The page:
Angiokeratoma Removal Treatment

Angiokeratoma is a benign skin lesion which was first identified by an American surgeon called Dr John Addison Fordyce hence it is also called Angiokeratoma of Fordyce. It more commonly affects older individuals and very rare in younger people of both sexes. It can be described red to black bumps or papules. It varies in colour, size, and shape. It is however generally seen as dark red to black in colour depending upon various skin types. The size of these lesions may be anything between 1 mm to 5 mm. When touched, these lesions feel hard and cannot be blanched by compressing them. Some angiokeratomas may have an uneven surface, and hence it is sometimes described as “pebbled”.

Angiokeratoma of Fordyce is generally multiple scattered lesions which may be present on the scrotum or vulva on middle-aged to elderly individuals. Most of these lesions appear darkish red to purplish colour and can be quite embarrassing for the sufferers. A much rate variety of angiokeratoma which relates to a disorder called Fabry’s disease which may present with multiple small red dots of angiokeratomas scattered around the trunk. The angiokeratomas which are associated with Fabry’s disease is called Angiokeratoma Corporis or Corporis Diffusum.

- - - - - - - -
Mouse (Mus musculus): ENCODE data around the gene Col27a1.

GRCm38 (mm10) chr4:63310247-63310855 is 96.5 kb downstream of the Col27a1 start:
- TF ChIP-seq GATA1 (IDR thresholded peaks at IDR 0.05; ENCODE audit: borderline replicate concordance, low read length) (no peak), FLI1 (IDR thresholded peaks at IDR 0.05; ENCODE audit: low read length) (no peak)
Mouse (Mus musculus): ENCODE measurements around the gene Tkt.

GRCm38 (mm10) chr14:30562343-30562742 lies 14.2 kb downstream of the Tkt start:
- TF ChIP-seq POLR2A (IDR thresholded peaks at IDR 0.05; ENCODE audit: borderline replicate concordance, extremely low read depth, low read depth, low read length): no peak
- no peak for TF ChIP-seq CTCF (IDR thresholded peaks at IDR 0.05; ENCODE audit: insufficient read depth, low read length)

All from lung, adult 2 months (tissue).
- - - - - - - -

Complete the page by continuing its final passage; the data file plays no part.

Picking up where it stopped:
As some clinicians sometimes get confused with malignant melanomas especially with a newly developed angiokeratoma, these lesions are therefore sometimes excised and biopsied by the treating doctor to ensure that they are not cancerous. Most angiokeratomas are asymptomatic and only concerns it carries its unaesthetic appearance. These lesions are however benign lesions, and they, therefore, don’t have to be treated. If they are frequently causing symptoms such a bleeding or secondary infection and or the bother with its appearance, then the patient may choose to go for treatment.

Treatment options include cryo, electrosurgery, laser ablation with pulsed dye laser, and surgical excision. At Renew Skin and Health Clinic in Leamington Spa, we treat angiokeratomas with either electrodesiccation or Pulsed Dye laser following a formal clinical assessment.

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